My sister Barbara told me today that it’s up to her and me to save the lost art of writing thank-you notes. Although our other sister Beverly and my best friend Betsy are just as diligent at sending hand-written thank-you notes. And I know there are well-mannered others out there, but let me ask you something: When is the last time you received an honest-to-goodness real thank-you card in the mail?
Often in today’s electronic communications, we don’t even see the word thanks but rather just TY. What, our fingers are so tired we can type just two characters instead of six?
Last year a business friend attended his younger cousin’s wedding. The cousin couldn’t afford a videographer for the event so my friend (who is very good at filming videos) recorded the event as well as many highlights of the reception. He then spent much time editing to produce a lovely memory of the special day. My friend mailed it with a card saying he hoped his cousin and her new husband enjoyed the special gift.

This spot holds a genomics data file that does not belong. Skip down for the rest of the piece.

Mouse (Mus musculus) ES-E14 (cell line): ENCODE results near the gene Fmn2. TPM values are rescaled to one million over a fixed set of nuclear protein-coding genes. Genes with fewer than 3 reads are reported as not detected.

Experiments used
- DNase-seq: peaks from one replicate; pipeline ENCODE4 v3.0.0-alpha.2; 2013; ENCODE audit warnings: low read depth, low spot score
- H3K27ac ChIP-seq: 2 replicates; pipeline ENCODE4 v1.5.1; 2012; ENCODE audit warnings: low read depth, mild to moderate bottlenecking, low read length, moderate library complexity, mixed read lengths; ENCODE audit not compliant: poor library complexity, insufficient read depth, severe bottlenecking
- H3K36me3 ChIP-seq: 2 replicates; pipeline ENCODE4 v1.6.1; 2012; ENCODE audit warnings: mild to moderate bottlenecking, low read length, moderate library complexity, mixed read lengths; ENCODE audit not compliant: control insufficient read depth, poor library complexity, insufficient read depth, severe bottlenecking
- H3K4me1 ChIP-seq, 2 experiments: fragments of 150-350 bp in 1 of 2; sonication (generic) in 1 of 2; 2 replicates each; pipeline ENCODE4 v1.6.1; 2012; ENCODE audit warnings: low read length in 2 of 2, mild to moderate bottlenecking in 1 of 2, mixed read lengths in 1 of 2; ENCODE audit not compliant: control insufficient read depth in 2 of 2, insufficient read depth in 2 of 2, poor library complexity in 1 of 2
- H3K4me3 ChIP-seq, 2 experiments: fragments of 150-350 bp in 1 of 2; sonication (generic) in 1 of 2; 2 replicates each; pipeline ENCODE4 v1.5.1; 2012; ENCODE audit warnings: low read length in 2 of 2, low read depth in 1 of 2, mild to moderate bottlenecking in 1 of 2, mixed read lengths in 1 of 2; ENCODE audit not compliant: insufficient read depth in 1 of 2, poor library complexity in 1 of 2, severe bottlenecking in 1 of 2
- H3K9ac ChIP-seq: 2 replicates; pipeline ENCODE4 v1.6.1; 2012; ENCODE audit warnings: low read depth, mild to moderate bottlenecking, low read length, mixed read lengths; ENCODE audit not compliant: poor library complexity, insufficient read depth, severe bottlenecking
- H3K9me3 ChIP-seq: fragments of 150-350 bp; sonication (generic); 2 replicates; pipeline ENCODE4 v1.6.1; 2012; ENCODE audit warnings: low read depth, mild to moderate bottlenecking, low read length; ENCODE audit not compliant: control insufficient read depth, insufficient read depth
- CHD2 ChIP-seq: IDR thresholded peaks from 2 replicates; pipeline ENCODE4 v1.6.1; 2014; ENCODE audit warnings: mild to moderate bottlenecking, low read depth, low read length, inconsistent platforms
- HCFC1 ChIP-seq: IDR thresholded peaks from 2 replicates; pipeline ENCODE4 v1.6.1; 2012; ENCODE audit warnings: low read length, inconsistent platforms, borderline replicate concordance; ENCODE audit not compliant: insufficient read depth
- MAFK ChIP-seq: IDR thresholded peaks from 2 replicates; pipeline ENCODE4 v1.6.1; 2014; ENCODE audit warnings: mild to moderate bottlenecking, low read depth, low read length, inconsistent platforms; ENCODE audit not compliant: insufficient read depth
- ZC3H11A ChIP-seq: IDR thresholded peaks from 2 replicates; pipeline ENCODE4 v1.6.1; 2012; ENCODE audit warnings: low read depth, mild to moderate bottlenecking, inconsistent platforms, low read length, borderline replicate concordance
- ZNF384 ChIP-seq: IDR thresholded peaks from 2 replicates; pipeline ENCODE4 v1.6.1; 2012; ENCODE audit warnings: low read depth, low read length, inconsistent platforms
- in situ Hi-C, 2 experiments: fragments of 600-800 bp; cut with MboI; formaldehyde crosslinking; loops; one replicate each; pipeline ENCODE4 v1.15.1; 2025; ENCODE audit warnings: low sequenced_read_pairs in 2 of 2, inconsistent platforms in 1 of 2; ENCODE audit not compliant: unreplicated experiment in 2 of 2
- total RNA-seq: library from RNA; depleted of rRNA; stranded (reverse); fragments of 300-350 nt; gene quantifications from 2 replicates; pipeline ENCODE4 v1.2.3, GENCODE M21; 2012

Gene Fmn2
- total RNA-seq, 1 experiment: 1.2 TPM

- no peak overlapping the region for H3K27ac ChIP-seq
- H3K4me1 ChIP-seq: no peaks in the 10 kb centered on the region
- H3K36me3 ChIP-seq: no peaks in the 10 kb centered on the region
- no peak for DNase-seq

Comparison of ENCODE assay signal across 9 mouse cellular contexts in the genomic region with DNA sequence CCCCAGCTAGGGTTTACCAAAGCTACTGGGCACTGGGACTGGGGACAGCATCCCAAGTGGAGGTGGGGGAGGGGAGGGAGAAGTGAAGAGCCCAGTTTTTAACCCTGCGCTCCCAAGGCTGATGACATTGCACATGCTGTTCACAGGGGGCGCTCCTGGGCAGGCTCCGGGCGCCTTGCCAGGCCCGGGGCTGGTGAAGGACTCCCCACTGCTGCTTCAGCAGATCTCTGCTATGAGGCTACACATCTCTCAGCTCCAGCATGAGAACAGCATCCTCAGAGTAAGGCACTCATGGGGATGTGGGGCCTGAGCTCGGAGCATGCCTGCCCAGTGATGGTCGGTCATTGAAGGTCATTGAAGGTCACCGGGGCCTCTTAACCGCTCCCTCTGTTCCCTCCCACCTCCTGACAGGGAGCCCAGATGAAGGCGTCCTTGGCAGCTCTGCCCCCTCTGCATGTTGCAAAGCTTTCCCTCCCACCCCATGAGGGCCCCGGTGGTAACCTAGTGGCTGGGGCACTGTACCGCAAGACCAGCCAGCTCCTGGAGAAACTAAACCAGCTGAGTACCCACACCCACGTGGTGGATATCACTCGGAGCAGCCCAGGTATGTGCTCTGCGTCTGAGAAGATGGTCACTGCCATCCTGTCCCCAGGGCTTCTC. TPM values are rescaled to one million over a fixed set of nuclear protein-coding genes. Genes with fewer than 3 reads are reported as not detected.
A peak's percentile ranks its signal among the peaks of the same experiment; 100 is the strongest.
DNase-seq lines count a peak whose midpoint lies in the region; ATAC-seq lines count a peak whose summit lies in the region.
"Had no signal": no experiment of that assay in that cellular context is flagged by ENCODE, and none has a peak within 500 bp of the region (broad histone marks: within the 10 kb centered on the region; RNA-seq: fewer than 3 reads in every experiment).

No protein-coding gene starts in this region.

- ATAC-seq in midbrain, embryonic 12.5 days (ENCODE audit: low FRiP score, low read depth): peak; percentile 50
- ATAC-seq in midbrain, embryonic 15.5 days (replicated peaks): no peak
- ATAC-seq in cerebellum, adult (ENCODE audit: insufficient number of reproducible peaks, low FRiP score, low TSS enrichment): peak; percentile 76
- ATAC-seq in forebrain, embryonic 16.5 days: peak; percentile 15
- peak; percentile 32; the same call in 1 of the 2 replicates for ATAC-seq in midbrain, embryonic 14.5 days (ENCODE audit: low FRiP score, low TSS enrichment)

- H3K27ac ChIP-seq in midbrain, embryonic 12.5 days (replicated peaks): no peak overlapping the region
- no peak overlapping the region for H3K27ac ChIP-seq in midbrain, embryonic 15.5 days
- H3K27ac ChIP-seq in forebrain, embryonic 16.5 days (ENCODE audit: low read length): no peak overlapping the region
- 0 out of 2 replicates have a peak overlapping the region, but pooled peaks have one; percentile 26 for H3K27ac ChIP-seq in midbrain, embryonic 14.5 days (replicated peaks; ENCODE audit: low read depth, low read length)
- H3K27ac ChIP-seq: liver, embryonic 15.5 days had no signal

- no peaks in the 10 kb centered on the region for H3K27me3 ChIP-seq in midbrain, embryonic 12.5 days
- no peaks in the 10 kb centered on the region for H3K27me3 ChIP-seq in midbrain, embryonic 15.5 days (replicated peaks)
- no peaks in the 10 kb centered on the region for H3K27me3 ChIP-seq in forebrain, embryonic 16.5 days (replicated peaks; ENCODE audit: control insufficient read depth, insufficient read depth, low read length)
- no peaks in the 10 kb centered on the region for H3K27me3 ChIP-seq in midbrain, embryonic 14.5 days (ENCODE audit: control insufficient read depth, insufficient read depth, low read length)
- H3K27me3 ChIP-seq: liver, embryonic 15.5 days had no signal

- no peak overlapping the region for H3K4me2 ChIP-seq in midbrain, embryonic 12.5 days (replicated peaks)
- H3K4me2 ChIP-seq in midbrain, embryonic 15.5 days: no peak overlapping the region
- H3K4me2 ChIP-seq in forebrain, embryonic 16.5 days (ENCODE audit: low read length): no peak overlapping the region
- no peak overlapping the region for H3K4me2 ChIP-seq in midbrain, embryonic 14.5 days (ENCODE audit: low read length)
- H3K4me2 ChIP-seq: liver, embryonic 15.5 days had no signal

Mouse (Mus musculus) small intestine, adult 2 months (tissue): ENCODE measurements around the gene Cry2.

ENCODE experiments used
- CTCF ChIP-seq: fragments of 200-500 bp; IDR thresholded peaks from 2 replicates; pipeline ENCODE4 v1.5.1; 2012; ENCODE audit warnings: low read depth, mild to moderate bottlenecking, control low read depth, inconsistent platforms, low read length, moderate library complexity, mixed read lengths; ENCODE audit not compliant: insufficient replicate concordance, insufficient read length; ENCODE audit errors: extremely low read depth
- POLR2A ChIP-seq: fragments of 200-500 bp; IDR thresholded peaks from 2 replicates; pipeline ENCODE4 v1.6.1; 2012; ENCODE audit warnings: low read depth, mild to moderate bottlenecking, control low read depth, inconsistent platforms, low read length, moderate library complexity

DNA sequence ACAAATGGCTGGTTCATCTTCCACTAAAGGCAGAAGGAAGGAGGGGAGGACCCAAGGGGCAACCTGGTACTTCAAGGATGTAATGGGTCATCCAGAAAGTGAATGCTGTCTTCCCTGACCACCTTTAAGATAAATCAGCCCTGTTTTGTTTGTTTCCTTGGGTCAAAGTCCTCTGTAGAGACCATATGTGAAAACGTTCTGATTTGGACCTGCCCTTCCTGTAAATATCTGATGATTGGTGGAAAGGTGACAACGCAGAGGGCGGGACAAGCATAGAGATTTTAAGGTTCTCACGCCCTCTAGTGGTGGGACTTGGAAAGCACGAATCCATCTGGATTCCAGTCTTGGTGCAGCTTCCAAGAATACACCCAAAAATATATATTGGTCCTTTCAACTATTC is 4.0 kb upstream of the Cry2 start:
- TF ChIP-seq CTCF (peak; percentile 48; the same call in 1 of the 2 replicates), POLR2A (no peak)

He never heard one word back.
When I managed a department and interviewed applicants for an open position, those who sent me a follow-up sincere note of thanks citing some portion of our conversation earned two bonus points. Those who emailed me a run-of-the-mill “thanks” got half a point. And those who sent nothing? Well, how much stock could I put into their resume claim of “excellent written and verbal communication skills”?
In January the site FrugalFun4Boys.com posted a list of “40 Old-fashioned Skills for Kids Today.” The list of “how-to” items included: find a book at the library, ask questions to get to know someone better, sew on a button, balance a checkbook, read a map, and yes…write a thank-you note. A link to the complete list is below.
A heartfelt thank-you note means so much. I encourage you to join the sisterhood/brotherhood/personhood of thank-you note writers and help recapture this art form.
Oh and thank you very much.